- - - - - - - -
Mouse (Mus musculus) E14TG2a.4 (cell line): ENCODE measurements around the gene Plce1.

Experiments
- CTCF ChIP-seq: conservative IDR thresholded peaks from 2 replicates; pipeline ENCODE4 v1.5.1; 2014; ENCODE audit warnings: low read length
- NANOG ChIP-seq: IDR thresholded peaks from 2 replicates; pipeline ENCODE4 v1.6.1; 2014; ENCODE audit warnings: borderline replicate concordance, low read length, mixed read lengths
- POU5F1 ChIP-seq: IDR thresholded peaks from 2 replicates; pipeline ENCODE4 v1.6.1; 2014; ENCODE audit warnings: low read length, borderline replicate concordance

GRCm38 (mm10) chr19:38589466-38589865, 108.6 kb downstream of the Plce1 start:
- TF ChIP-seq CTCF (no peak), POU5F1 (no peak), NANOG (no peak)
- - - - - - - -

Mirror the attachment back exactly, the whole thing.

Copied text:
Mouse (Mus musculus) E14TG2a.4 (cell line): ENCODE measurements around the gene Plce1.

Experiments
- CTCF ChIP-seq: conservative IDR thresholded peaks from 2 replicates; pipeline ENCODE4 v1.5.1; 2014; ENCODE audit warnings: low read length
- NANOG ChIP-seq: IDR thresholded peaks from 2 replicates; pipeline ENCODE4 v1.6.1; 2014; ENCODE audit warnings: borderline replicate concordance, low read length, mixed read lengths
- POU5F1 ChIP-seq: IDR thresholded peaks from 2 replicates; pipeline ENCODE4 v1.6.1; 2014; ENCODE audit warnings: low read length, borderline replicate concordance

GRCm38 (mm10) chr19:38589466-38589865, 108.6 kb downstream of the Plce1 start:
- TF ChIP-seq CTCF (no peak), POU5F1 (no peak), NANOG (no peak)